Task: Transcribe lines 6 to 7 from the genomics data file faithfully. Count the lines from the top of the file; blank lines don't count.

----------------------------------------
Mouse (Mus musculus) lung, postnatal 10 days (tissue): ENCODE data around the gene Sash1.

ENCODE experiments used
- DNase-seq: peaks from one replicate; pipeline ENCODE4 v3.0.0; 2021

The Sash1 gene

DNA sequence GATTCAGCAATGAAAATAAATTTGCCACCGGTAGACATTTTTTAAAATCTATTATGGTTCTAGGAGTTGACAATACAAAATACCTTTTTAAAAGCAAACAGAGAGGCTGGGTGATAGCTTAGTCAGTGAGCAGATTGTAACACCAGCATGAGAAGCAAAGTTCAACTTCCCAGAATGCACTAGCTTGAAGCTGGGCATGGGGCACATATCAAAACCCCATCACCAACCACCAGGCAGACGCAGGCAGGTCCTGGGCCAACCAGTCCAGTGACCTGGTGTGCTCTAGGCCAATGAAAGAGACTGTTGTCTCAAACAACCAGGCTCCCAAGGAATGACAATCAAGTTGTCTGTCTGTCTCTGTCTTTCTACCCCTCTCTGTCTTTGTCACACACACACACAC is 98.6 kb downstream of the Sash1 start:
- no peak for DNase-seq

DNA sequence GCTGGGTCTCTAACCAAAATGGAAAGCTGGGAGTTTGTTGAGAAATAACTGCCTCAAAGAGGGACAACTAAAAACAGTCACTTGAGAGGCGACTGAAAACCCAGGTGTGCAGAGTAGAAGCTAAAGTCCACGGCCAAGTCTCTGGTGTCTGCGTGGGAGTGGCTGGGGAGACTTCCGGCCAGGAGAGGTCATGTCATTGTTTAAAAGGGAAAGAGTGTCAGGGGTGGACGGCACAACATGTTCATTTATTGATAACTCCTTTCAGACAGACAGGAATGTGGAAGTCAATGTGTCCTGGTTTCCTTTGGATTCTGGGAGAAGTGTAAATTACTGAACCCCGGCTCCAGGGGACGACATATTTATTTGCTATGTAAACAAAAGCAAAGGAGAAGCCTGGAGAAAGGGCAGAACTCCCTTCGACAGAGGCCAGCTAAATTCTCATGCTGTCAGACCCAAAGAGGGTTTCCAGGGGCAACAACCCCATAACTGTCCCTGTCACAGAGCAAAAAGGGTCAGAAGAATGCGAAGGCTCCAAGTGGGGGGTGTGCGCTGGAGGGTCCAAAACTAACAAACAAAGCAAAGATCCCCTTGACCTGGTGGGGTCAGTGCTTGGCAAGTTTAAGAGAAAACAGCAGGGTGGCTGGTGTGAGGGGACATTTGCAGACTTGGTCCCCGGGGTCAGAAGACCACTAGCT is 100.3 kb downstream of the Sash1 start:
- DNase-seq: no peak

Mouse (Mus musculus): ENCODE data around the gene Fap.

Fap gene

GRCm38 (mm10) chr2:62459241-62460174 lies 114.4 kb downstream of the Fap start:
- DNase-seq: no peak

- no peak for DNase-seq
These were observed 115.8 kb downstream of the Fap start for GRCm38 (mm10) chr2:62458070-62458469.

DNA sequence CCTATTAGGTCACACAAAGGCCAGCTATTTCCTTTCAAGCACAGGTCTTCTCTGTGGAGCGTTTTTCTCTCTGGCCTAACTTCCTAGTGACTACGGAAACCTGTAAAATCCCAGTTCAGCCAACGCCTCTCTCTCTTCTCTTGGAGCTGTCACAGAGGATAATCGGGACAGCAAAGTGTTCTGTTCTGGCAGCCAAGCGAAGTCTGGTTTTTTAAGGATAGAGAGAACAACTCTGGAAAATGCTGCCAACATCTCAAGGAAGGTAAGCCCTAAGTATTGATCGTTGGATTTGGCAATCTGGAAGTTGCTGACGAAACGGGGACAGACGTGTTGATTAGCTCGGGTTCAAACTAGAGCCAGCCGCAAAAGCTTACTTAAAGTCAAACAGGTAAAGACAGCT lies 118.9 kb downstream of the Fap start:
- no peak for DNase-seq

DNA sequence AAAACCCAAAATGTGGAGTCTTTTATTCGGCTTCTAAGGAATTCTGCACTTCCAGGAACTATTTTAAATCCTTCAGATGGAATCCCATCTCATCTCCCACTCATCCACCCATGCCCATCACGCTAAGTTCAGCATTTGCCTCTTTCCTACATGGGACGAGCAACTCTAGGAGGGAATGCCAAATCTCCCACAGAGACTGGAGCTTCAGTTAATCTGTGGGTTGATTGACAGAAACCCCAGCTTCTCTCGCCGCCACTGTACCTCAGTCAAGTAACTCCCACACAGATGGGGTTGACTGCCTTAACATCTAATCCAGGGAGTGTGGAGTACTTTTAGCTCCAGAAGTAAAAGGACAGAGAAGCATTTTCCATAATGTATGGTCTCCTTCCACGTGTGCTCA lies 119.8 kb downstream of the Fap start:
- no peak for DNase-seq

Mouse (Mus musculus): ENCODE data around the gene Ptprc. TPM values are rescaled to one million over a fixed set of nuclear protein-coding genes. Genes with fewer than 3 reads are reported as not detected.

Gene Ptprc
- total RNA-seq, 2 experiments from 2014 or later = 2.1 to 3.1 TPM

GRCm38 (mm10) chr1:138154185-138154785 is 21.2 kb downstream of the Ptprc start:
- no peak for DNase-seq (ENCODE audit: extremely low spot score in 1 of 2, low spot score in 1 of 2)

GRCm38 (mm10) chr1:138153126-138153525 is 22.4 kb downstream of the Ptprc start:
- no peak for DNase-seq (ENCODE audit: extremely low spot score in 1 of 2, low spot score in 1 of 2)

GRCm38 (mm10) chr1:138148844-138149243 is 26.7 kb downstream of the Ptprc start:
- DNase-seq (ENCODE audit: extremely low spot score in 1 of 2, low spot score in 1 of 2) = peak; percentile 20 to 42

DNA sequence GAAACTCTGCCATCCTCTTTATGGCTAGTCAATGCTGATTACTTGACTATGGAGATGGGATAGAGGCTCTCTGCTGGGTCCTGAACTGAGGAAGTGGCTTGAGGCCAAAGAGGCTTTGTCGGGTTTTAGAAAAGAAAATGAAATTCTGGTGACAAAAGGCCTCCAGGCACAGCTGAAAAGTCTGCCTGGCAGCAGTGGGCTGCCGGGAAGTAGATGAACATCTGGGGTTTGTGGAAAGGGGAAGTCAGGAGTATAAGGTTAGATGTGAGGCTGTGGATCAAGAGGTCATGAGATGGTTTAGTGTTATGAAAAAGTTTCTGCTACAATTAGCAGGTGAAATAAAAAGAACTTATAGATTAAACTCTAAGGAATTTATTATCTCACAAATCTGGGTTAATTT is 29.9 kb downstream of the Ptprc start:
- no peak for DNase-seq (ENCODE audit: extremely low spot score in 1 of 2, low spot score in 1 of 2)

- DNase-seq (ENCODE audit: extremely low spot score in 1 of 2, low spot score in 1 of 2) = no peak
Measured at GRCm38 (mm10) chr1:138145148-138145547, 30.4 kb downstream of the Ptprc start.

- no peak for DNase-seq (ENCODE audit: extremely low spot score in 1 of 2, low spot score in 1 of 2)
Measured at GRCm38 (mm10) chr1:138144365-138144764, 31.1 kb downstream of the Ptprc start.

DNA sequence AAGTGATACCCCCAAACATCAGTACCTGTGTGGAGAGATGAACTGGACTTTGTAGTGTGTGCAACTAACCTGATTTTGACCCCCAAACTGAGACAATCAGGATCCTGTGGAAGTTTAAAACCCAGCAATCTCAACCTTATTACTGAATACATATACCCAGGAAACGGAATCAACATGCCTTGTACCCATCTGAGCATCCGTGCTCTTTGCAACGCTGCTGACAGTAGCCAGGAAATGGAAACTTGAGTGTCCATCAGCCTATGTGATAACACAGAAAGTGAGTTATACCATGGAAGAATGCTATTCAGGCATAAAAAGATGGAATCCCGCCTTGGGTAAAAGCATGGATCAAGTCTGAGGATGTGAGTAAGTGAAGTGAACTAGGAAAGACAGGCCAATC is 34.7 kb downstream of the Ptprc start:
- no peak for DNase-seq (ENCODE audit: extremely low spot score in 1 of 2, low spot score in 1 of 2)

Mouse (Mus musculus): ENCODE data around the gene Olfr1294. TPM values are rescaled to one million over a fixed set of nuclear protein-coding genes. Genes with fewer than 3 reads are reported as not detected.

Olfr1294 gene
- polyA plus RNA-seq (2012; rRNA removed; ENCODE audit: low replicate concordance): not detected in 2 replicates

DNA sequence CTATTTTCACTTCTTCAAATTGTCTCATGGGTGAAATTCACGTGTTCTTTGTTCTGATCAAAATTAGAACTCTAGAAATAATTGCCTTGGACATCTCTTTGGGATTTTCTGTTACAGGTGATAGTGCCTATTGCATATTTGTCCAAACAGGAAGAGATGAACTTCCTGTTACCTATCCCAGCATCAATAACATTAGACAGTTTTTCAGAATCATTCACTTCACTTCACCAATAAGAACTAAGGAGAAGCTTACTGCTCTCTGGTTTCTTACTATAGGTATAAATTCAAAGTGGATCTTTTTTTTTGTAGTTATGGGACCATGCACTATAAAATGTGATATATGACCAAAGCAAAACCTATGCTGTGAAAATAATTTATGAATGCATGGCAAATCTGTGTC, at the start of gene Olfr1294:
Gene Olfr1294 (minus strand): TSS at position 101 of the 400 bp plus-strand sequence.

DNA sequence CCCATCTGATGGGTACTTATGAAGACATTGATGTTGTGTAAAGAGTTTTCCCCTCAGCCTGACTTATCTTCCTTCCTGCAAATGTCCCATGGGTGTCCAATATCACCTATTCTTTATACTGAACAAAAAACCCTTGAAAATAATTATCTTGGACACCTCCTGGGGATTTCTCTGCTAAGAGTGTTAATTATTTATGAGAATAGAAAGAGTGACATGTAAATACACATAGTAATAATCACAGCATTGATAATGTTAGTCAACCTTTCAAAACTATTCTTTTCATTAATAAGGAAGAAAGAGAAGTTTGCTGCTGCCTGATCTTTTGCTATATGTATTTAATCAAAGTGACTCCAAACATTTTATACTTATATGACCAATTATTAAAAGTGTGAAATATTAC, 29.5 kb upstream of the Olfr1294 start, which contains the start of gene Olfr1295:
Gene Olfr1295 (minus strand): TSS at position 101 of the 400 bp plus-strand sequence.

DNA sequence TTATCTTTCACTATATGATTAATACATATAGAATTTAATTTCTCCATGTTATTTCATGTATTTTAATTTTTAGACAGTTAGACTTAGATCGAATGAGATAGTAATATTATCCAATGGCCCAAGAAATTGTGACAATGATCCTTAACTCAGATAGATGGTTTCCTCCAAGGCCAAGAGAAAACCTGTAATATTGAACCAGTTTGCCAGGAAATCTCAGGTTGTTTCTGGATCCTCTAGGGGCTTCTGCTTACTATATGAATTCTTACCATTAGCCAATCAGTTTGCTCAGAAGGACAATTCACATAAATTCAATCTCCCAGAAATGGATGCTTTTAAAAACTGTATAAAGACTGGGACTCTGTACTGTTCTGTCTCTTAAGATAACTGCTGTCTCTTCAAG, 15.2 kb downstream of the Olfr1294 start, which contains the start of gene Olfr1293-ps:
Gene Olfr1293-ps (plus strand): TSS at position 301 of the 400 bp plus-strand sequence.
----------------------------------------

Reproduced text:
- no peak for DNase-seq

DNA sequence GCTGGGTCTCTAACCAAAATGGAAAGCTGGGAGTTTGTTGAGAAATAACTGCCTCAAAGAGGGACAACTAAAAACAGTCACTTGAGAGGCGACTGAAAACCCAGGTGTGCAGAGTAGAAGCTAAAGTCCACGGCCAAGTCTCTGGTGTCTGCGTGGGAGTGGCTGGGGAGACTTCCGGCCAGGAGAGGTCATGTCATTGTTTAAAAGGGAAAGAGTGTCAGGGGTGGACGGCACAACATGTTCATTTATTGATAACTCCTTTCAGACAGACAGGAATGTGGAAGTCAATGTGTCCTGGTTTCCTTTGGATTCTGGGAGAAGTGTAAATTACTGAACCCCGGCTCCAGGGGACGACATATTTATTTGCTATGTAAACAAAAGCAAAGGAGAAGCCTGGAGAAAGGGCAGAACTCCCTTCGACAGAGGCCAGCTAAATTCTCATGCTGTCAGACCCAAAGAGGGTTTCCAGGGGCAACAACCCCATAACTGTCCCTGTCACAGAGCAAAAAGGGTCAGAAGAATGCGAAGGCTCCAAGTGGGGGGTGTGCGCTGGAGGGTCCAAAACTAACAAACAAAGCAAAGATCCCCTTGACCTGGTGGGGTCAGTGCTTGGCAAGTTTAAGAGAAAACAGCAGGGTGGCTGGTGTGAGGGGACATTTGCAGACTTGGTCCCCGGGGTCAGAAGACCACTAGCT is 100.3 kb downstream of the Sash1 start: